Thursday May 06, 2021
COVID-19 disrupts film festivals, production but boosts streaming
Published : 13 Mar 2021, 21:39
Updated : 14 Mar 2021, 11:48
The 71st Berlin International Film Festival, an unprecedented version of the leading event for film art, has revealed how the COVID-19 pandemic affects the world's festive industry, reported Xinhua.
A contemporary satire by Romanian director Radu Jude won the Golden Bear for Best Film on Friday. The jury said the movie -- "Bad Luck Banging or Loony Porn" -- "has that rare and essential quality of a lasting art work."
What interested Paolo Bertolin, a member of the selection committee of the Venice Film Festival, about the winner was that the protagonist was seen moving around in town during the pandemic, giving an extra layer of anxiety and paranoia connected to the general phycological state of people, where "feelings have been exacerbated and have become much more intense," according to him.
While people do not see many stories revolving around the pandemic, many films inevitably use the pandemic as a backdrop, said the Italian expert.
Disrupted by the pandemic and related restrictive measures, this year's Berlinale has been split into two parts -- an online Industry Event in March and a Summer Special in Berlin in June, when films would be presented.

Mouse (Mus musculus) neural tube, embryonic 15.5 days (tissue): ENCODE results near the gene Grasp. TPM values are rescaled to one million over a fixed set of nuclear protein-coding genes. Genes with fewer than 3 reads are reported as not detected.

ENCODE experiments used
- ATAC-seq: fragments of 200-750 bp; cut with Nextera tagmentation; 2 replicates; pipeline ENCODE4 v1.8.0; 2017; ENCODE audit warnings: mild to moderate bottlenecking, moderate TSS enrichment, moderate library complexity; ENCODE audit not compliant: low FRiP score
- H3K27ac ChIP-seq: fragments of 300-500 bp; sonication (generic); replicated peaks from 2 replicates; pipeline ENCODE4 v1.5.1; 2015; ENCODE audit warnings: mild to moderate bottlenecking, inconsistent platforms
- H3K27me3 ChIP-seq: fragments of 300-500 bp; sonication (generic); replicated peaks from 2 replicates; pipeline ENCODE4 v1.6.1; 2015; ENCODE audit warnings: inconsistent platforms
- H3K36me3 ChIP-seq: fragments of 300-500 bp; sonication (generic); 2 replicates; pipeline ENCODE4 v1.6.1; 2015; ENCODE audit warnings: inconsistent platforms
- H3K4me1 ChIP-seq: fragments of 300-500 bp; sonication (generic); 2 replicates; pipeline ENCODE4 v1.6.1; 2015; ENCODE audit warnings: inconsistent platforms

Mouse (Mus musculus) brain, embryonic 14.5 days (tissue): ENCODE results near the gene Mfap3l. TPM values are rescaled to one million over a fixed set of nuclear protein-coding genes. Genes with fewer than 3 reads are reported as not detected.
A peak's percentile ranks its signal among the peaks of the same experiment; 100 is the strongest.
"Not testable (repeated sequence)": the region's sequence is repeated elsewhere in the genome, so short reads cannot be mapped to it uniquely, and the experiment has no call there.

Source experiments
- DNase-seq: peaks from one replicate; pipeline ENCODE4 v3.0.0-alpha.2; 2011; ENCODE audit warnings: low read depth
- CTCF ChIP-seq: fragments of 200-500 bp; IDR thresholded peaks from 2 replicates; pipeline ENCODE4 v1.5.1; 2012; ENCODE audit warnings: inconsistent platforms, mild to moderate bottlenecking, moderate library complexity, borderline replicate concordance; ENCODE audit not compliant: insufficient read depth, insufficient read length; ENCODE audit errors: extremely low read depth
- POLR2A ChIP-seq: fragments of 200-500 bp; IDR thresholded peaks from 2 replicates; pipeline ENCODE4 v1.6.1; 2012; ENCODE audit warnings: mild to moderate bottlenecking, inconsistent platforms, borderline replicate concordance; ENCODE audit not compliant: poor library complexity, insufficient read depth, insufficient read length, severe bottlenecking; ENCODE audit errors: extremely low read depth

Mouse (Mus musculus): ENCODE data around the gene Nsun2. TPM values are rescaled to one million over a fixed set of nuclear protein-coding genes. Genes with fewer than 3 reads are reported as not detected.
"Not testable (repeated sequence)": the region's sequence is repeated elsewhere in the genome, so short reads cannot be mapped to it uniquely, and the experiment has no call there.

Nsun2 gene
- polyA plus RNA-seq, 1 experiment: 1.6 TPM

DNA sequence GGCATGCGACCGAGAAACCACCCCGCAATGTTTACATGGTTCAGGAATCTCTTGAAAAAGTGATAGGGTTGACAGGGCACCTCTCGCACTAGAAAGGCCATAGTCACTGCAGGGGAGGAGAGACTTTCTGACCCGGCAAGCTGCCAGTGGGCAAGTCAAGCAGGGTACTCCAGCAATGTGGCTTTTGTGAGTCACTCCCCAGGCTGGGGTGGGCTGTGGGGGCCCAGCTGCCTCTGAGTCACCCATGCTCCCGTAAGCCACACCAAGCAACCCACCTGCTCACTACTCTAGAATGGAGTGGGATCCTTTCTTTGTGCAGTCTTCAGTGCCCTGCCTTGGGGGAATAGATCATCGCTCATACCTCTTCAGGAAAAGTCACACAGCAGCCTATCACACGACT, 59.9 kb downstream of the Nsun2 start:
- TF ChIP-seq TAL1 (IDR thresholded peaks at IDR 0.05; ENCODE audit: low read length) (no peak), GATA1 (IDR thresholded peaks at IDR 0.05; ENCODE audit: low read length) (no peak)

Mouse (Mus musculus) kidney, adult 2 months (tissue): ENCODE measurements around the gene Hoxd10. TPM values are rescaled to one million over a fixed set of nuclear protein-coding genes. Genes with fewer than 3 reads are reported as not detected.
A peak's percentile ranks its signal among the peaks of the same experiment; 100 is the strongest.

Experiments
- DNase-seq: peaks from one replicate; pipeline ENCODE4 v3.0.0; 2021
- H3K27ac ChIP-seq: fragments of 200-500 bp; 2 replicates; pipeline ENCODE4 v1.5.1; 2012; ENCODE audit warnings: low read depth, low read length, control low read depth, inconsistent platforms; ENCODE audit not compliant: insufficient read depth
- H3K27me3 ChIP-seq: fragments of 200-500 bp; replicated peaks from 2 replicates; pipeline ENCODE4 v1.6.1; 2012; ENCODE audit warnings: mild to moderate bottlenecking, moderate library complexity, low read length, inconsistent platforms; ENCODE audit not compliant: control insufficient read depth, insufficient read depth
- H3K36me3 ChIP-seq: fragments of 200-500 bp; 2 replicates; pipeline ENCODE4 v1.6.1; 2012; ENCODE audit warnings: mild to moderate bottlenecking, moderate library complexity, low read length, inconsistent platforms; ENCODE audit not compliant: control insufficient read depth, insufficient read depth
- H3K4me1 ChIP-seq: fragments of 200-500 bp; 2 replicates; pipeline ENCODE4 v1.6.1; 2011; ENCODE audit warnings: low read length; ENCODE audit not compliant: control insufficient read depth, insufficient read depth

The pandemic has also affected quite many film festivals. After the film festivals taking place in Venice, San Sebastian, Zurich and Rome last autumn, most festivals in Europe were forced to go online, Bertolin noted.
The Rotterdam Film Festival, delayed at the beginning of February, took place online but with a difference that the films were available online to the public in the Netherlands instead of only to the press and registered professionals.
The pandemic also boosted new festival formulas: an interesting example was the Black Nights Film Festival in Tallinn, which took place in November 2020 in a hybrid form, where the public were able to choose where to see the films -- on the big screen or online.
Bertolin said that the main problem of a virtual festival is that one cannot be in a cinema experiencing the screen and the very special feeling and vibe that one can only have when surrounded by other people watching together.
Now people have become more used to streaming films, and this was a habit, but during the pandemic it has become a necessity.
"Many films that were supposed to roll out theatrically during the time of the pandemic ended up screening online," he said.
"Sometimes the problem is also that institutions and financiers had to delay the assignment of the funds that were promised to certain films," Bertolin said.
"Then you have films that have been shot and affected in terms of post-production and this was especially relevant here in Europe," he added.
The Spring Festival holiday in China saw a reduced people movement as many Chinese opted to stay put, but also experienced the highest monthly box office revenue the country has ever seen.
China's 2021 box office revenue has exceeded 16 billion yuan (2.46 billion U.S. dollars) as of March 6, data compiled by box office tracker Maoyan showed, which equaled more than three-fourths of the total ticket sales for the whole year of 2020.
What happened in China in the past few weeks has given a huge boost to the global cinema industry, according to the expert.
"Cinema is still a great source of entertainment and this is quite revealing of what may happen in the rest of the world as well," Bertolin said.